Jocelyn Hoyt is a normal six-year-old girl. She enjoys going to the park and playing with her friends. But she is American and both the park and her friends are Ukrainian.
Jocelyn lives in the small town of Slavutych, just 20 miles away from the Chernobyl nuclear plant -- otherwise known as the site of the worst man-made disaster in the world. Almost 22 years ago, on April 26, 1986, nuclear reactor #4 exploded, releasing a toxic inferno that devastated the area.
But while Soviets worked at the plant then, it is American Joel Hoyt who today tracks the radiation leaking from the plant.
So Jocelyn and her parents live in Ukraine and it is Mr. Hoyt's job to make sure that no one is in danger from the crack that has formed in the dome covering the plant. "There's no greater challenge than right here in my mind," he said. "And no greater chance to make a great impact."
Slavutych is a young town, built in the months following Chernobyl for the families who lost their homes. He and his wife moved there from Washington state but he said he is not concerned for the safety of his family at all.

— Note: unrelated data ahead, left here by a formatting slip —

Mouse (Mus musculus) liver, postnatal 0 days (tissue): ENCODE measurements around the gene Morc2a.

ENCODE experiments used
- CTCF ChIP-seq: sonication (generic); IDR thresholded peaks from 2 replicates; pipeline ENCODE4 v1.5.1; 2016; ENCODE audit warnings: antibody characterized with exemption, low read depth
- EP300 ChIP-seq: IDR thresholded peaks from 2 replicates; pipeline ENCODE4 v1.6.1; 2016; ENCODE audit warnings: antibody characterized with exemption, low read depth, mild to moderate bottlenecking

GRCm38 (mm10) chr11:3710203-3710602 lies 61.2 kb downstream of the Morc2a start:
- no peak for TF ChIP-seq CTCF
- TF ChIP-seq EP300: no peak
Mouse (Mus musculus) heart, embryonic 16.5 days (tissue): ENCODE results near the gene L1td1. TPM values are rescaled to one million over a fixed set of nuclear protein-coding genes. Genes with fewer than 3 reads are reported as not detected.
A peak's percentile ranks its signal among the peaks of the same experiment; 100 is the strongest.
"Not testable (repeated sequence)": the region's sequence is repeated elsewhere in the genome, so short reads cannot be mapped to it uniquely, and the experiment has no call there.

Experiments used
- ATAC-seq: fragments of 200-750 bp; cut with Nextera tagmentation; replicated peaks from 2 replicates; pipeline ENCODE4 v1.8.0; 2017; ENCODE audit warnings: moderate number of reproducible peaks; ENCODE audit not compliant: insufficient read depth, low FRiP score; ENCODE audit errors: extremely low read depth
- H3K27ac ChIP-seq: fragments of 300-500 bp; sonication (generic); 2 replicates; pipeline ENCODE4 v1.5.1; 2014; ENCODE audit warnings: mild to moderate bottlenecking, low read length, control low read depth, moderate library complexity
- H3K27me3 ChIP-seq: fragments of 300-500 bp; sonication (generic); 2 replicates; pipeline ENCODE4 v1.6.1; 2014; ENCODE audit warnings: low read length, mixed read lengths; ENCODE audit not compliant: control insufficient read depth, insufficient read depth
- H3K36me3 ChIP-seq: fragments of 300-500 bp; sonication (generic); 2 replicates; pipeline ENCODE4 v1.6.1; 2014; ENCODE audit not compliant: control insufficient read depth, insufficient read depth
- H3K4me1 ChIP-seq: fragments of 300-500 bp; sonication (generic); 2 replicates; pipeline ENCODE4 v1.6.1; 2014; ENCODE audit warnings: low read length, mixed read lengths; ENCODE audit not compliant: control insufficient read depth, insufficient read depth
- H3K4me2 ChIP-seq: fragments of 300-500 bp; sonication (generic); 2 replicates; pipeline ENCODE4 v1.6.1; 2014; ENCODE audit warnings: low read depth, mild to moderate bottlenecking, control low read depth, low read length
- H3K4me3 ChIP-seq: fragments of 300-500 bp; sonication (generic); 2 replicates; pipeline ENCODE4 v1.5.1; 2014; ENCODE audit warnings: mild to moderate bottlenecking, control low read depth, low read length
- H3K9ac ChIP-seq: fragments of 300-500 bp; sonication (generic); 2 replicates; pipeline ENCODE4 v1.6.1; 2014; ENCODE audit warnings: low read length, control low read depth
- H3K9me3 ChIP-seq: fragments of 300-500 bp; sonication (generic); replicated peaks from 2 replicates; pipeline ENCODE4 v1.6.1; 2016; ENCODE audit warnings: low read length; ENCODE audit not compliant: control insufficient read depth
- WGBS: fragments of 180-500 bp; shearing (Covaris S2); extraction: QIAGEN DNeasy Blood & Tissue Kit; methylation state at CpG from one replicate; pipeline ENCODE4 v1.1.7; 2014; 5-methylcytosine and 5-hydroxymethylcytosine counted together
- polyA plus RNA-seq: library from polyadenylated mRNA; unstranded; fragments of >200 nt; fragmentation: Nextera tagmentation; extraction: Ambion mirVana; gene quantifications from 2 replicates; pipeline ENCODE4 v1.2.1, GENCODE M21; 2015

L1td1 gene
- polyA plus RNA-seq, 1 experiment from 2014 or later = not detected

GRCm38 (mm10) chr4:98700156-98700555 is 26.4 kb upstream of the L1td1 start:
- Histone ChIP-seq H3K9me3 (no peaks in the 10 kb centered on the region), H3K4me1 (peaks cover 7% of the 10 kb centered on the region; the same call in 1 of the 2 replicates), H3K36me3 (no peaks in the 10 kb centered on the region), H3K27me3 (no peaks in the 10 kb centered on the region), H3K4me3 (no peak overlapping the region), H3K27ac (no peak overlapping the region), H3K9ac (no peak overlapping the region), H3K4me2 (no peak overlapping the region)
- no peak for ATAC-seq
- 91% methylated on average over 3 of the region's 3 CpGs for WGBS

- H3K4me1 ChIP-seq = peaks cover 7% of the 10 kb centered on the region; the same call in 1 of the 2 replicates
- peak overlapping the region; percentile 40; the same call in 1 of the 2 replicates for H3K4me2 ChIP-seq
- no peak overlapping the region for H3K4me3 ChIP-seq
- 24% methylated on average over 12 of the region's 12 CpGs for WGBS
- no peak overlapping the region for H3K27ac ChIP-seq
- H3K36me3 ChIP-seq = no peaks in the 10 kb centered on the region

Jocelyn's principal, Natalie Ivanova Ivashko, was sent to live in the next town over after the disaster. She, too, said she is not afraid to live close to the plant, even so soon after the disaster.
"I wasn't nervous at all to come here," she told ABC News. "My two boys are healthy. One is a university student studying nuclear safety."
Recently, the Hoyts visited the states but Jocelyn couldn't wait to come back to Ukraine. Joel and his wife don't know how long they will stay but they say this is a unique learning experience for their family. "I just kind of feel like we've joined the masses that have come to help and try to make things right," said Mrs. Hoyt.